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July 27: Through the camera lens

  • July 27: Through the camera lens

    July 27: Through the camera lens

  • <p><b>Chairman and Chief Executive Officer Lakshmi Mittal presents the year 2007 results of Arcelor Mittal steel group during a news conference in Luxembourg</b></p><p>ArcelorMittal, the world&#39;s largest steelmaker, forecast a seasonal dip in the third quarter, but said there would be no repeat of the pronounced slowdown seen in the second half of last year.</p><p>Demand typically dips in the third quarter, the northern hemisphere summer, but sector earnings also face pressure from record production in China and demand capped by tighter monetary policy there and debt problems in Europe and the United States.</p><p>South Korea&#39;s Posco warned last week of weakening demand growth and persistently high costs in the second half.</p><p>ArcelorMittal has already said its blast furnaces would be running at 80% of capacity in the April-June period from 75% in the first quarter and steel price rises would more than offset cost increases.</p>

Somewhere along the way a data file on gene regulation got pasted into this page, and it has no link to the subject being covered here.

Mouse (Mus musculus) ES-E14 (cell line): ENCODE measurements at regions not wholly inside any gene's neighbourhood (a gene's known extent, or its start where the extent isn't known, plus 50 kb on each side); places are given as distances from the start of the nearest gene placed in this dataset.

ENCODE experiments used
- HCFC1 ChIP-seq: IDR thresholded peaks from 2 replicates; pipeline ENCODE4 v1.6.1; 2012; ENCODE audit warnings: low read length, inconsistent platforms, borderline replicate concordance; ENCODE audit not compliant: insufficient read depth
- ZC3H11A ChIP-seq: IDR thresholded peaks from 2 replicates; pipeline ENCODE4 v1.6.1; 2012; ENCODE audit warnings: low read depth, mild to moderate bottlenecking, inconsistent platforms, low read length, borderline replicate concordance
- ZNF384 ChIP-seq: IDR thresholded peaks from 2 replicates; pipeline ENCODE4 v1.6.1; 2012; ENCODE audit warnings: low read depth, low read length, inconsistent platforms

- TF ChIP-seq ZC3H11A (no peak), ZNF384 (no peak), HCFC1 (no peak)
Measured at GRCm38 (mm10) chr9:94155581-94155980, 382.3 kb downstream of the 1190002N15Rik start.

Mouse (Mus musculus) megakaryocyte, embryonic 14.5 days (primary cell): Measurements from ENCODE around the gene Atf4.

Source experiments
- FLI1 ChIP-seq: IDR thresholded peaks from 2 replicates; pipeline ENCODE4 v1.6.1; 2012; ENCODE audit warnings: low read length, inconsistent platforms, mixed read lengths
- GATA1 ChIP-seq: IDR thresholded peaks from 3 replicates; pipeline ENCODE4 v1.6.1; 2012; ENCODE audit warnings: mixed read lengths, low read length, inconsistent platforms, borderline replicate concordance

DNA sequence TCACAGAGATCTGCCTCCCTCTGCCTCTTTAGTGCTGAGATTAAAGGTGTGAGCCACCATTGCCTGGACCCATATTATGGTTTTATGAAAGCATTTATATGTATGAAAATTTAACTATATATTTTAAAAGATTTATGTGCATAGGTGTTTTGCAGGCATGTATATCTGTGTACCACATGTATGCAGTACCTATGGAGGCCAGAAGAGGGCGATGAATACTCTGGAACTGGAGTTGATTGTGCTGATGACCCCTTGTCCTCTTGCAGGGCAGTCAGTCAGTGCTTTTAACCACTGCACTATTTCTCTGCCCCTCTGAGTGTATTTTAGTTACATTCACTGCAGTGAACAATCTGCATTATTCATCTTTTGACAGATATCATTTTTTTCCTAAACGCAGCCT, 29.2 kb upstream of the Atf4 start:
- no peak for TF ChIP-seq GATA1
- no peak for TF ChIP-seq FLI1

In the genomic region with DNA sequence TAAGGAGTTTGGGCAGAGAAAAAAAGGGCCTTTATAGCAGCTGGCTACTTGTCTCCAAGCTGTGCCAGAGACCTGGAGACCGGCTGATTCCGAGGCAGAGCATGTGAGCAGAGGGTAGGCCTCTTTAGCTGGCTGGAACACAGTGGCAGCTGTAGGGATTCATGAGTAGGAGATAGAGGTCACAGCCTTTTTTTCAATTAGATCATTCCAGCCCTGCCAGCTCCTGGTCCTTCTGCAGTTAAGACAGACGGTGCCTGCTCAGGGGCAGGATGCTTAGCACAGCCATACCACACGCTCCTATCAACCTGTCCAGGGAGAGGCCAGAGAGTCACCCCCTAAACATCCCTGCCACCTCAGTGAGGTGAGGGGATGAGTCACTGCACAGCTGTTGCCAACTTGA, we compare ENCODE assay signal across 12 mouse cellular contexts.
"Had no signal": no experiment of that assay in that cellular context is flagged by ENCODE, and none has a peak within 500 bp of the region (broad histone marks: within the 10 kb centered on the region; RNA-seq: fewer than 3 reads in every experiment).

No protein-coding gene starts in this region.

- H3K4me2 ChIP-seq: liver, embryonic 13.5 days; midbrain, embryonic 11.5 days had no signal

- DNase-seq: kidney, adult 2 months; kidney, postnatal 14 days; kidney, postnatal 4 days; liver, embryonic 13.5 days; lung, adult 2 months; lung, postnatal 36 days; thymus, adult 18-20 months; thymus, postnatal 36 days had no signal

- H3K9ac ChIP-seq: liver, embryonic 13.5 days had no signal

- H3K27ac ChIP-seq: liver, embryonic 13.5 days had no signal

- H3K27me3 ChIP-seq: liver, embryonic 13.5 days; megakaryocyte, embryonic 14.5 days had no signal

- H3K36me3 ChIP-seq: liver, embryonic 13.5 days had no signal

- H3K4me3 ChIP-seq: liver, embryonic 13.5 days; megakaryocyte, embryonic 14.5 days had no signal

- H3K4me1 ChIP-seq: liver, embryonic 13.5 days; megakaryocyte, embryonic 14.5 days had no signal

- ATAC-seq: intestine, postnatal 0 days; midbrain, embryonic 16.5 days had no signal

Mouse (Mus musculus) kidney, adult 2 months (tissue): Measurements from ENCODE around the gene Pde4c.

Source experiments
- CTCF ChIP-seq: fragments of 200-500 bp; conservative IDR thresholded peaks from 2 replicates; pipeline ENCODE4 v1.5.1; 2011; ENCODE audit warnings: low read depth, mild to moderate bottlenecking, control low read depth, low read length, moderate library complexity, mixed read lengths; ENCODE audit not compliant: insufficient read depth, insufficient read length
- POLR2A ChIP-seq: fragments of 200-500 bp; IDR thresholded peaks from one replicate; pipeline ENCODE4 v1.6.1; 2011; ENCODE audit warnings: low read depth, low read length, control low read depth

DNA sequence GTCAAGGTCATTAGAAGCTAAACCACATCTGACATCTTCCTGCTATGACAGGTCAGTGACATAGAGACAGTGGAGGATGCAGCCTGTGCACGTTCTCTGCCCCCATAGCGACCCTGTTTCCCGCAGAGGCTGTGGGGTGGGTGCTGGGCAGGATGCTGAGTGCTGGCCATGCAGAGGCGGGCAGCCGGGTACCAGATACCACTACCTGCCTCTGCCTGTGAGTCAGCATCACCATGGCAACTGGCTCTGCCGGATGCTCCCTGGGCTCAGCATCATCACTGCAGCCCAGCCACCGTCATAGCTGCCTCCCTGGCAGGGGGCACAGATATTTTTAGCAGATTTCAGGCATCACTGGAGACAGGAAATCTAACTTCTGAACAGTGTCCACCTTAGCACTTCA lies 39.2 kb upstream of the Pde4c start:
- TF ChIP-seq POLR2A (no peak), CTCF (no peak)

Chairman and Chief Executive Officer Lakshmi Mittal presents the year 2007 results of Arcelor Mittal steel group during a news conference in Luxembourg

    ArcelorMittal, the world's largest steelmaker, forecast a seasonal dip in the third quarter, but said there would be no repeat of the pronounced slowdown seen in the second half of last year.

    Demand typically dips in the third quarter, the northern hemisphere summer, but sector earnings also face pressure from record production in China and demand capped by tighter monetary policy there and debt problems in Europe and the United States.

    South Korea's Posco warned last week of weakening demand growth and persistently high costs in the second half.

    ArcelorMittal has already said its blast furnaces would be running at 80% of capacity in the April-June period from 75% in the first quarter and steel price rises would more than offset cost increases.